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English sportsman and writer
(1780 - 1832)
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Strong as our passions are, they may be starved into submission, and conquered without being killed.
      - [Passion]

Sturdy beggars can bear stout denials.
      - [Beggars]

Style is indeed the valet of genius, and an able one too; but as the true gentleman will appear, even in rags, so true genius will shine, even through the coarsest style.
      - [Style]

Subtlety will sometimes give safety, no less than strength; and minuteness has sometimes escaped, where magnitude would have been crushed. The little animal that kills the boa is formidable chiefly from its insignificance, which is incompressible by the folds of its antagonist.
      - [Subtlety]

Subtract from a great man all that be owes to opportunity and all that he owes to chance, all that he has gained by the wisdom of his friends and by the folly of his enemies, and our Brobdignag will often become a Liliputian.
      - [Greatness]

Subtract from many modern poets all that may be found in Shakespeare, and trash will remain.
      - [Authorship]

Success seems to be that which forms the distinction between confidence and conceit. Nelson, when young, was piqued at not being noticed in a certain paragraph of the newspapers, which detailed an action wherein he had assisted. "But never mind," said he, "I will one day have a gazette of my own."
      - [Conceit]

Suicide sometimes proceeds from cowardice, but not always; for cowardice sometimes prevents it, since as many live because they are afraid to die as die because they are afraid to live.
      - [Suicide]

Taking things not as they ought to be, but as they are, I fear it must be allowed that Macchiavelli will always have more disciples than Jesus.
      - [Cunning]

That alliance may be said to have a double tie, where the minds are united as well as the body; and the union will have all its strength when both the links are in perfection together.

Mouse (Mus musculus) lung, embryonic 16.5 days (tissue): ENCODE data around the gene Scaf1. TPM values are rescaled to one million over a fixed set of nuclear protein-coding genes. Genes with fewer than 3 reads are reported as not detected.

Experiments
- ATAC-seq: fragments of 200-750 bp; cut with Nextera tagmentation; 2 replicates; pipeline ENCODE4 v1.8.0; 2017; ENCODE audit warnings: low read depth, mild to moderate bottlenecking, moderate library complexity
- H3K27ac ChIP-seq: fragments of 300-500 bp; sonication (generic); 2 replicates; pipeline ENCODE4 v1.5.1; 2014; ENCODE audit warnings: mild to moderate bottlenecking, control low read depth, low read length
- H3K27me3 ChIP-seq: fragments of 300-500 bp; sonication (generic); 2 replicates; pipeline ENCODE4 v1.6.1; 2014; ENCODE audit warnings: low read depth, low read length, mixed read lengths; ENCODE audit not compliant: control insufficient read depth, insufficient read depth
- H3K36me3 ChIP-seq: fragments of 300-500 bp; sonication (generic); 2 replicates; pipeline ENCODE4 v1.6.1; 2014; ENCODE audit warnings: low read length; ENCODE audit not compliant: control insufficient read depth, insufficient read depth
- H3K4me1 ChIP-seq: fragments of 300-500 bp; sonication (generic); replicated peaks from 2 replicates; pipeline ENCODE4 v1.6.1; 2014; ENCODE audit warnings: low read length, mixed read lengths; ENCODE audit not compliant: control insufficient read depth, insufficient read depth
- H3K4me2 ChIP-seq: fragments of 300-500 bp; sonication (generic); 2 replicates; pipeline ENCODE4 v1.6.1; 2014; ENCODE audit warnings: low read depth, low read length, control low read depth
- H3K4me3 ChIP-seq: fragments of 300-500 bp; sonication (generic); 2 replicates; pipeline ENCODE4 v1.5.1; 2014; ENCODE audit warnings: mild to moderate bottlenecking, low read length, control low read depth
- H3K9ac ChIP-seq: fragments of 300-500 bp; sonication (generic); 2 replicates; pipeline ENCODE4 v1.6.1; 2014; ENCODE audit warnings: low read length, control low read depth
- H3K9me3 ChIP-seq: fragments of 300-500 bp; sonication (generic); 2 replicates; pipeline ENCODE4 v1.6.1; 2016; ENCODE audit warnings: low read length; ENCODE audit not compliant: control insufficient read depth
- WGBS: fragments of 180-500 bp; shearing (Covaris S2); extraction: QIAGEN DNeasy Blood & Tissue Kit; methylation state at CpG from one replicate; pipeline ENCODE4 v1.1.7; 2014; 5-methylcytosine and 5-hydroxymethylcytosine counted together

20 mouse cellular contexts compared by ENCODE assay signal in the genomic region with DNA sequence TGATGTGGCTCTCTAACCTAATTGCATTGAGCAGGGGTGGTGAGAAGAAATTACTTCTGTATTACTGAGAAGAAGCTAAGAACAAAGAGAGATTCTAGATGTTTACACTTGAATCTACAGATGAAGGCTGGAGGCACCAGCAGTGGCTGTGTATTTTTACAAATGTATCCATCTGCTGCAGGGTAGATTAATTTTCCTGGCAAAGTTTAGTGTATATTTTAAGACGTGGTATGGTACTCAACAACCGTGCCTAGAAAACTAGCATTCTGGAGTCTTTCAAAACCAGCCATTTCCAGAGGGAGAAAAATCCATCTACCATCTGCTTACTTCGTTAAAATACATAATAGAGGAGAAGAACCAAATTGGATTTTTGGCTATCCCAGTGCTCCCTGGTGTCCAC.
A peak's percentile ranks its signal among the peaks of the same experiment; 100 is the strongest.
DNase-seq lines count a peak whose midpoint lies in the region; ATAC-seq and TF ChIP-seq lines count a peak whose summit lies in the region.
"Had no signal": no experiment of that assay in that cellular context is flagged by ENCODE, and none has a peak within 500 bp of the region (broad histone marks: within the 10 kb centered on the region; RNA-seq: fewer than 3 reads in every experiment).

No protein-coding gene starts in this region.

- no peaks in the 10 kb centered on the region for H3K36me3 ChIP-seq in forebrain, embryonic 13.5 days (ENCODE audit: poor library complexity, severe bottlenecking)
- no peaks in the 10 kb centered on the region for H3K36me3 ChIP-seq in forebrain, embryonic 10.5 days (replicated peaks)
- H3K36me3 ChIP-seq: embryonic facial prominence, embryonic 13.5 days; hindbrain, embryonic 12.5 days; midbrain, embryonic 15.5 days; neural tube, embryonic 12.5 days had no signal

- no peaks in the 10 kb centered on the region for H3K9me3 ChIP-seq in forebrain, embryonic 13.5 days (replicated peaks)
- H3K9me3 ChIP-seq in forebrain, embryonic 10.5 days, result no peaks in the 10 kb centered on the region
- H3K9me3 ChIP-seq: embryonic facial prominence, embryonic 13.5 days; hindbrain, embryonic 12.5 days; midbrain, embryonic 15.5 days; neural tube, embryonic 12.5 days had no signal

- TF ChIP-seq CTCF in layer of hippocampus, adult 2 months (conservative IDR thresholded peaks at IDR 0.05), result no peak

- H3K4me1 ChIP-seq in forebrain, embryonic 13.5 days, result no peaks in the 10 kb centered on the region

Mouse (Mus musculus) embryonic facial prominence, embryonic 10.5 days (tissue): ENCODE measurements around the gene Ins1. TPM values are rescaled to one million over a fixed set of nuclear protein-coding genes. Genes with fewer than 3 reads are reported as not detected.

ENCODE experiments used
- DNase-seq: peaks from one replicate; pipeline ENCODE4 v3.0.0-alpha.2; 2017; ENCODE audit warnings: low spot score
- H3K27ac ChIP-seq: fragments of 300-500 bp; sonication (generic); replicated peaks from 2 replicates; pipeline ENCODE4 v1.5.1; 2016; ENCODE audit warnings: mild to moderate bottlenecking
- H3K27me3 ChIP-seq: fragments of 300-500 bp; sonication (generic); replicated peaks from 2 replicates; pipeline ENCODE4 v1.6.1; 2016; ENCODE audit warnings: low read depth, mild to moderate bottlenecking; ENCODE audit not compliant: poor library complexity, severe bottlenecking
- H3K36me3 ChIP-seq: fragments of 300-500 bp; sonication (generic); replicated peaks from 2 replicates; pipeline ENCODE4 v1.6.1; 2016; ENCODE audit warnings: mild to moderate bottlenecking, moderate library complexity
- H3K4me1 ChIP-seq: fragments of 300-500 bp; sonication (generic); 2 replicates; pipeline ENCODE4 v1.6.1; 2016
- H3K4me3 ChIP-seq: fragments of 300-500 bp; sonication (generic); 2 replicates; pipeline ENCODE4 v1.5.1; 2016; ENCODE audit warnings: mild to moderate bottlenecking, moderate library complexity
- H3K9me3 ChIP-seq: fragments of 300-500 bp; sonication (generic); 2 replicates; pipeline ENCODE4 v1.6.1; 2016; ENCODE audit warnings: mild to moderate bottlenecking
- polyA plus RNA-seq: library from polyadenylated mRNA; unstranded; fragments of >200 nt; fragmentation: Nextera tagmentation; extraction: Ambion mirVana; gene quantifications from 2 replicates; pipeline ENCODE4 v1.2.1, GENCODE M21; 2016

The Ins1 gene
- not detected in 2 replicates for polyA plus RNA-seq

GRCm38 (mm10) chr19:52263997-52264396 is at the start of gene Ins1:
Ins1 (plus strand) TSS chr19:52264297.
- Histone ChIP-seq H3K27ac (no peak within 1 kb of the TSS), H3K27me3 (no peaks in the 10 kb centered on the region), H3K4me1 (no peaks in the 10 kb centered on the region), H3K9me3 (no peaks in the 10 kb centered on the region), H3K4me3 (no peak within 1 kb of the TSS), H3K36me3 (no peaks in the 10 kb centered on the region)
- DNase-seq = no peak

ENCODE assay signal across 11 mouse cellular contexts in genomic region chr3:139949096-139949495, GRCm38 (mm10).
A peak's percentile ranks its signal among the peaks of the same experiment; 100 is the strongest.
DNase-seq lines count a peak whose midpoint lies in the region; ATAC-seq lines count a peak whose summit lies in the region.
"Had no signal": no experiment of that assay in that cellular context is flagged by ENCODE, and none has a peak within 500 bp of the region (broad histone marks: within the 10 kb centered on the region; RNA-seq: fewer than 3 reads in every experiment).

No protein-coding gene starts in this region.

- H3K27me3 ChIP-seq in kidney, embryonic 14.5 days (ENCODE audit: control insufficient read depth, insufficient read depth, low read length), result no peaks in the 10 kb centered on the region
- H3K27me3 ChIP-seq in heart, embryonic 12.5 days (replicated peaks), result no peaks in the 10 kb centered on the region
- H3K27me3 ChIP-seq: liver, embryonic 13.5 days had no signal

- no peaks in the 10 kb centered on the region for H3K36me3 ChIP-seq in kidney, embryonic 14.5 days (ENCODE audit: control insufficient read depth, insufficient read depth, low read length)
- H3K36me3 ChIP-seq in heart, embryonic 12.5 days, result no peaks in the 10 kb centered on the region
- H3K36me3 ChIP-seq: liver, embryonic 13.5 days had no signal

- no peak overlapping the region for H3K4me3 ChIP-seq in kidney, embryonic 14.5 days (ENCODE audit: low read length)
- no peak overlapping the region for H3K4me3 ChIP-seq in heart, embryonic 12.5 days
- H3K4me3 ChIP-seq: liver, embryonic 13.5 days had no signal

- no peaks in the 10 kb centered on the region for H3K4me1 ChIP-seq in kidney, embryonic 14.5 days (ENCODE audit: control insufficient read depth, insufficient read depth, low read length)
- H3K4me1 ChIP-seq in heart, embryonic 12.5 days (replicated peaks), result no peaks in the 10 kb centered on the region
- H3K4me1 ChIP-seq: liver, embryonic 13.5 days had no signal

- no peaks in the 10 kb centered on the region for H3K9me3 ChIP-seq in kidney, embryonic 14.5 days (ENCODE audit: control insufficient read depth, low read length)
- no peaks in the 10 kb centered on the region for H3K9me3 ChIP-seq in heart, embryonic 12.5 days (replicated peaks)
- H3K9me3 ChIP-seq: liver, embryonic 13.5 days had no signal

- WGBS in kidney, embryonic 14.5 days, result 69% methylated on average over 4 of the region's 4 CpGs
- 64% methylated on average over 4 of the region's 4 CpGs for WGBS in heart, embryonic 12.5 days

- [Matrimony]

That an author's work is the mirror of his mind is a position that has led to very false conclusions. If Satan himself were to write a book it would be in praise of virtue, because the good would purchase it for use, and the bad for ostentation.
      - [Authorship]

That author, however, who has thought more than he has read, read more than he has written, and written more than he has published, if he does not command success, has at least deserved it.
      - [Authorship]

That extremes beget extremes is an apothegm built on the most profound observation of the human mind.
      - [Extremes]

That is fine benevolence, finely executed, which, like the Nile, comes from hidden sources.
      - [Benevolence]

That is true beauty which has not only a substance, but a spirit; a beauty that we must intimately know, justly to appreciate.
      - [Beauty]

That policy that can strike only while the iron is hot will be overcome by that perseverance which, like Cromwell's, can make the iron hot by striking; and he that can only rule the storm must yield to him who can both raise and rule it.
      - [Opportunity]

That politeness which we put on, in order to keep the assuming and the presumptuous at a proper distance will generally succeed. But it sometimes happens that these obtrusive characters are on such excellent terms with themselves that they put down this very politeness to the score of their own great merits and high pretensions, meeting the coldness of our reserve with a ridiculous condescension of familiarity, in order to set us at ease with ourselves.
      - [Politeness]

That profound firmness which enabler a man to regard difficulties but as evils to be surmounted, no matter what shape they may assume.
      - [Firmness]

That talent confers an inequality of a much higher order than rank would appear from various views of the subject, and most particularly from this--many a man may justly thank his talent for his rank; but no man has ever yet been able to return the compliment, by thanking his rank for his talent. When Leonardo da Vinci died, his sovereign exclaimed: "I can make a thousand lords, but not one Leonardo."
      - [Talent]

That which we acquire with the most difficulty we retain the longest; as those who have earned a fortune are usually more careful of it than those who have inherited one.
      - [Acquirement]

The acquirements of science maybe termed the armor of the mind.
      - [Education]

The art of declamation has been sinking in value from the moment that speakers were foolish enough to publish, and hearers wise enough to read.
      - [Eloquence]

The avarice of the miser may be termed the grand sepulchre of all his other passions, as they successively decay. But unlike other tombs, it is enlarged by repletion and strengthened by age.
      - [Avarice]

The awkwardness and embarrassment which all feel on beginning to write, when they themselves are the theme, ought to serve as a hint to author's that self is a subject they ought very rarely to descant upon.
      - [Egotism]

The blindness of bigotry, the madness of ambition, and the miscalculations of diplomacy seek their victims principally amongst the innocent and the unoffending. The cottage is sure to suffer for every error of the court, the cabinet, or the camp. When error sits in the seat of power and of authority, and is generated in high places, it may be compared to that torrent which originates indeed in the mountain, but commits its devastation in the vale.
      - [Error]

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